"Do not move. I was sent to see about you and watch over you. Especially you, boy." He nodded at Rapheth. Rapheth lifted a brow.
"A woman named Zigal sent me." Rapheth drew in a sharp breath.
"Why did she send you?"
"She thought you might meet trouble. Seems worried about you. I can see why. All three of you are reckless and stupid. You do not belong in the unnamed city. You are soft Rhuctiumites." Ephron sniffed and Rapheth frowned.
"I was raised in the unnamed city. What is it to you?"
"I already told you. Your mother sent me. You may have been raised there for a time but not your whole life, otherwise those men would never have been able to find you so easily. You are Aishanna-La. And of those schismatics, that are at odds with the Golden Temple. I can tell." Rapheth detected a slight sneer in the man's voice. "Good boys. Why do you come around these dark places? What fascination does it hold for you? You will be killed. Certain people are seeking your soul, boy and your friends will be killed right along with you. Your mother sent me to look for you. Come with me. Those men are not the only ones looking for you and as you saw, one of them got away."
"I can fight." Said Rapheth, suddenly feeling put out and humiliated.
"Of that I have no doubt otherwise you'd already be dead. It grows late. I know a way that we can avoid being seen by too many people. Where are your weapons?" He asked. The boys carried more than a single dagger and they showed him. He grunted in satisfaction and showed them the way out of the alley and through a small, narrow door just around the corner.
"So. . .who are you?" Asked Rapheth.
"A mercenary."
"Mercenary! Not very honorable." Said Ephron. The man ignored him. Shukala was silent.
"What is your name?" Asked Rapheth. The man looked about quickly and said in a low voice.
"Rhajit. I am from the desert."
"A tribesman then?"
"Yes. As we all are in one way or another."
"You acknowledge this fact?" Rhajit seemed surprised.
"Of course. All peoples come from the tribes. They are our first mothers and fathers." Said Rapheth.
"All things that are pure and righteous come from the desert." Said Ephron. Rhajit grunted in approval.
"Where did you learn how to fight like that? You jump so high in the air! Like an eagle!" Asked Shukala.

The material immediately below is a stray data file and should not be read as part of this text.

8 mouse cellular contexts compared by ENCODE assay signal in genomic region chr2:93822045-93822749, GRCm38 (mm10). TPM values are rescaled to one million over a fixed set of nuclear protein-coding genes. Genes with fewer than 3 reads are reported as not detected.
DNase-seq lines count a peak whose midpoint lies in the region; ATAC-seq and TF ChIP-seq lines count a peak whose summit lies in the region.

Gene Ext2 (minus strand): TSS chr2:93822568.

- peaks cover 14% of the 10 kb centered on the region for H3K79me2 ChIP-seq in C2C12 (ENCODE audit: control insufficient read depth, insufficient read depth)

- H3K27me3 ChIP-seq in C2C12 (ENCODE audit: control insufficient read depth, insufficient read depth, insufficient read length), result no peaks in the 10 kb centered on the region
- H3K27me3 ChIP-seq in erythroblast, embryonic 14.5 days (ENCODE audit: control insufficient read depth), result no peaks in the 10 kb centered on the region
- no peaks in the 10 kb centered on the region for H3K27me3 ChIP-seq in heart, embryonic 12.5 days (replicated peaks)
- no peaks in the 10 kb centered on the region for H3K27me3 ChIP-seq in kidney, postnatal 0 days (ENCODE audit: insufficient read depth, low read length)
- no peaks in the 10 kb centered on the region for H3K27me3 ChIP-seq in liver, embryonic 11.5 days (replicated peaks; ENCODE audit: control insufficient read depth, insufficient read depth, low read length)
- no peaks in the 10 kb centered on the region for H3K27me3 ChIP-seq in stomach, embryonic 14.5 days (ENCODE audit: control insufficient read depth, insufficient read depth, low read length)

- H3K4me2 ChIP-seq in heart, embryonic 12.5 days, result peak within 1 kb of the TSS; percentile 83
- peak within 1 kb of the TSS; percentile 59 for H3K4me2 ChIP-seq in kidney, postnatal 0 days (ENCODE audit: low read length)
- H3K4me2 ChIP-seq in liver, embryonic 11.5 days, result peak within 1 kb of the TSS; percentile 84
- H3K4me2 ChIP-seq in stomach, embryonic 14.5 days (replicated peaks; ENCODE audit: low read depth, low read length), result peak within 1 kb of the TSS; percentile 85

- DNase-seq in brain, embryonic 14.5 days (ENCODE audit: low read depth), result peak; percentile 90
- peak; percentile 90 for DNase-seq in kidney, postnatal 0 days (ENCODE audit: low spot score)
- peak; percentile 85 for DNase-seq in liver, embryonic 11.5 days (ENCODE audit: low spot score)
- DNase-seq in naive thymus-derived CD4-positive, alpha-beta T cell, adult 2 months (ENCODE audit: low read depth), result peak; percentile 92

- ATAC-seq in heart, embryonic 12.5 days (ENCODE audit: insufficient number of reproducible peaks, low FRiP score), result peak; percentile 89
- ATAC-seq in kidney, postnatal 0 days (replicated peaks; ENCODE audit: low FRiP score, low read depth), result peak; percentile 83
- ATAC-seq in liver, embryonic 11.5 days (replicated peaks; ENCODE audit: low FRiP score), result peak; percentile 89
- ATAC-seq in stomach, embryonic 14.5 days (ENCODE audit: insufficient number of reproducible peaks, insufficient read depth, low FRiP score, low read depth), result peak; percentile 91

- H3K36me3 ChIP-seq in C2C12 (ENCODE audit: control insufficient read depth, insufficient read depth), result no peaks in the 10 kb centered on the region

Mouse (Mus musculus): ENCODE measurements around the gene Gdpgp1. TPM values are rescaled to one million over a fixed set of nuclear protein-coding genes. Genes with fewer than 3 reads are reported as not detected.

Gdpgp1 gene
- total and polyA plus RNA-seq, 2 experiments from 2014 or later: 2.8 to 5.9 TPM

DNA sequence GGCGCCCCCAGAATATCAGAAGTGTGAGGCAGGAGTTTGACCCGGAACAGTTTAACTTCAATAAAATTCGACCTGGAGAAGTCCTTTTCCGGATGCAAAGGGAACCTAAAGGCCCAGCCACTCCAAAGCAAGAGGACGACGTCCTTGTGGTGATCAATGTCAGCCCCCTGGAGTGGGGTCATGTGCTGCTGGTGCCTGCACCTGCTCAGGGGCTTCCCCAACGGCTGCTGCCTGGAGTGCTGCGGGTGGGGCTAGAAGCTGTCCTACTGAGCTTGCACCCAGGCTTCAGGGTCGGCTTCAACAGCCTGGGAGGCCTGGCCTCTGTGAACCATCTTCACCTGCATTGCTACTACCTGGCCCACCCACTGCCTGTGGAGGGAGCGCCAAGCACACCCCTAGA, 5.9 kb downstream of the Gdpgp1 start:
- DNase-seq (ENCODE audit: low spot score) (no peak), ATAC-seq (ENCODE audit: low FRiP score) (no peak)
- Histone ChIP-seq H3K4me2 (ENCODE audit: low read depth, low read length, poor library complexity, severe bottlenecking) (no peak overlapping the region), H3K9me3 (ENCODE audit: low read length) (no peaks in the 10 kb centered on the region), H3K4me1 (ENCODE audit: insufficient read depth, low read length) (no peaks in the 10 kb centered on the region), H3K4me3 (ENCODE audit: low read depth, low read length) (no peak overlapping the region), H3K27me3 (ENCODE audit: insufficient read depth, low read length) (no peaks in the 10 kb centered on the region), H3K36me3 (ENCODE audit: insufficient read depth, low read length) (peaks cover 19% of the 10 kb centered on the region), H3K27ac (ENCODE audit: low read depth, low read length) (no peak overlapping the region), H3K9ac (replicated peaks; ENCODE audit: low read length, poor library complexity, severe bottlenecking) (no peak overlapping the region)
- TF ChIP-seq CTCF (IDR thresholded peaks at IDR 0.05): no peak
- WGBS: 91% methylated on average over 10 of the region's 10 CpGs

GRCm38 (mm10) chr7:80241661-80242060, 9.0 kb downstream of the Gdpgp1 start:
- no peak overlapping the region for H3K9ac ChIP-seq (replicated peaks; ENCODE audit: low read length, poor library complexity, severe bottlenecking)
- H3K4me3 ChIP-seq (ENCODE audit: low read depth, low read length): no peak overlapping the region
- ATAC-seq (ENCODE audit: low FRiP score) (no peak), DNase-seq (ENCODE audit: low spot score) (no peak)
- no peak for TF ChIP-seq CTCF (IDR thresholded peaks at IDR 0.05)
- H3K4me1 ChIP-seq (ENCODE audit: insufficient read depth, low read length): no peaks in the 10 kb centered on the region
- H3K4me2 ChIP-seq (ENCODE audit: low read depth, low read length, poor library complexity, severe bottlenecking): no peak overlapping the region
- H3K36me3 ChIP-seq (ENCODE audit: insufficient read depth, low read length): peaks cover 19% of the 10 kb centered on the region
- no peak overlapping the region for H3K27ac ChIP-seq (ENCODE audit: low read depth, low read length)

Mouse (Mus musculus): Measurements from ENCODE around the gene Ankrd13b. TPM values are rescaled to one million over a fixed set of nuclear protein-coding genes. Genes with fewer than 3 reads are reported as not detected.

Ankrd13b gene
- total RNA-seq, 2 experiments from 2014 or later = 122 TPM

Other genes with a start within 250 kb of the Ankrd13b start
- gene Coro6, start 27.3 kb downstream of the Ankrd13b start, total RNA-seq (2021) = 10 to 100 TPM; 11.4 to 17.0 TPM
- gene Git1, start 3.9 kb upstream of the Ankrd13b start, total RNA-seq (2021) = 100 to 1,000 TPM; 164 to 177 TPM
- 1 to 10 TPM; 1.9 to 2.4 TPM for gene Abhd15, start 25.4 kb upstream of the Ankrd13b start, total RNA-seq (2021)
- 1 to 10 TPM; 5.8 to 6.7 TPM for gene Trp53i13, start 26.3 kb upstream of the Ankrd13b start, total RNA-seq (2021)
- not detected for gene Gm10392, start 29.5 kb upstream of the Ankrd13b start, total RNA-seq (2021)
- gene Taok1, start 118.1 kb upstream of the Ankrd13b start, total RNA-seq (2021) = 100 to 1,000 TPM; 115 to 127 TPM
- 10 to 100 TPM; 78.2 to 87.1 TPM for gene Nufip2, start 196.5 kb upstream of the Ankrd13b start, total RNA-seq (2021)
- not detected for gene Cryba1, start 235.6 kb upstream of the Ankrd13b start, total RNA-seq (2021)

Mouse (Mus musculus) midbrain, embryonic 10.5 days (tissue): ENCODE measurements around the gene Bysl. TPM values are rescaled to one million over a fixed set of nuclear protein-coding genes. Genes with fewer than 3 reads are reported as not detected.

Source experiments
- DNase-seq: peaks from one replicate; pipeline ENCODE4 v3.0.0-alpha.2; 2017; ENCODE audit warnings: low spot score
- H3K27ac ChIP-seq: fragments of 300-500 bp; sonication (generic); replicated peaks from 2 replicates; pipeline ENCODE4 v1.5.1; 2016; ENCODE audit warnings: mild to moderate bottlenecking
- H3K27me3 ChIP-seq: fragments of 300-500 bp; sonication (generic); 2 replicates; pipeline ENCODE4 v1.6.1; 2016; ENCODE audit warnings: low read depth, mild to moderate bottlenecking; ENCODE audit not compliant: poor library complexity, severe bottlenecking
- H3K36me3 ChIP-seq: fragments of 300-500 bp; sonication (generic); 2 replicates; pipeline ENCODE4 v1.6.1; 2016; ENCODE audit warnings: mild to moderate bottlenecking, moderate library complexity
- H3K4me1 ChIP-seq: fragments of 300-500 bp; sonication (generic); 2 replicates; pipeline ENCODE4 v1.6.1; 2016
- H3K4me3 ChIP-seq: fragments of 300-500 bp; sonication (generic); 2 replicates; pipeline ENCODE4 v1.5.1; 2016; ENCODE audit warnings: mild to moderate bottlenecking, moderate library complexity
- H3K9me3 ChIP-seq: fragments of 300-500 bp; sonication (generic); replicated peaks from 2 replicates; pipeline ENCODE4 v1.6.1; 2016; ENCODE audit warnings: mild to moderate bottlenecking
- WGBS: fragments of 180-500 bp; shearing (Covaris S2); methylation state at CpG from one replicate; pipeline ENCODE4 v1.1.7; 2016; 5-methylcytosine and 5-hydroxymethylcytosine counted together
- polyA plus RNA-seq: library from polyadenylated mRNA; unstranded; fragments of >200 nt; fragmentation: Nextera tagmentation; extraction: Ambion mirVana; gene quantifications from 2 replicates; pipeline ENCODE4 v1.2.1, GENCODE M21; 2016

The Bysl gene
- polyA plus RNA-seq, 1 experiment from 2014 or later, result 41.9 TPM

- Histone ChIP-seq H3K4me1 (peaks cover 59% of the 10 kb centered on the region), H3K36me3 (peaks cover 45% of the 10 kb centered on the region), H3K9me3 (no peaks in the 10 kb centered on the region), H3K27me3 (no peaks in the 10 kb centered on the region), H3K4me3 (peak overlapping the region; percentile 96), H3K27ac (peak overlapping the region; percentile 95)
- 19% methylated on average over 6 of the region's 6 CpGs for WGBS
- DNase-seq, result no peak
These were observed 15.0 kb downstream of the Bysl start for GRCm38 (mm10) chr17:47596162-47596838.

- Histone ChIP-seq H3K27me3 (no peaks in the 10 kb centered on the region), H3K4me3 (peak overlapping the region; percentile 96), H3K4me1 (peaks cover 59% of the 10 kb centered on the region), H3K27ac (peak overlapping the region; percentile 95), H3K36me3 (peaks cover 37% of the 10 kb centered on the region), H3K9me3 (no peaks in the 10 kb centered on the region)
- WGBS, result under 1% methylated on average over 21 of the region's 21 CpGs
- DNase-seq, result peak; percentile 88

"I learned it from my life in the desert, long ago. Desert people are taller, stronger than city people. Out in the desert the air is pure and it fills the lungs with no contamination. The food is pure. Out there boys learn to jump like the ram and to fight like lions. If a man takes a deep enough breath, he may fly."
"I want to learn how to wield a sword like that! Can you teach us?" Asked Rapheth. The man turned and gazed at them, his eyes wide but inscrutable to Rapheth. It seemed that the corners turned upwards in a grin but his face was covered again.
"That I can do, if you so desire. A young man of your age, it is high time you learned how to use a proper weapon. Like a sword. One day you will wield one. Yes, I will teach you and your friends. But come now. It is a wild night and a dangerous one. Among the revelers there are murderous plots in the air and wild dogs prowling about and I do not mean the four-legged kind." He picked up his pace and took them by ways they did not recognize back to Rapheth's home, the little community in the northern quarter of Rhuctium with Rapheth and his two friends hurrying to keep up. Rapheth wondered what omen this was that his life was saved this night. Feeling guilty and foolish about the whole affair he promised himself he would make an offering of repentance at the temple. And he dearly hoped that Ilim would not find out that he had left his studies to go cavorting around with his friends. He would be ashamed if the prophet knew.

But to wield a sword like that! It would certainly punctuate his days with excitement in between the reading of the Holy writings and the Laws.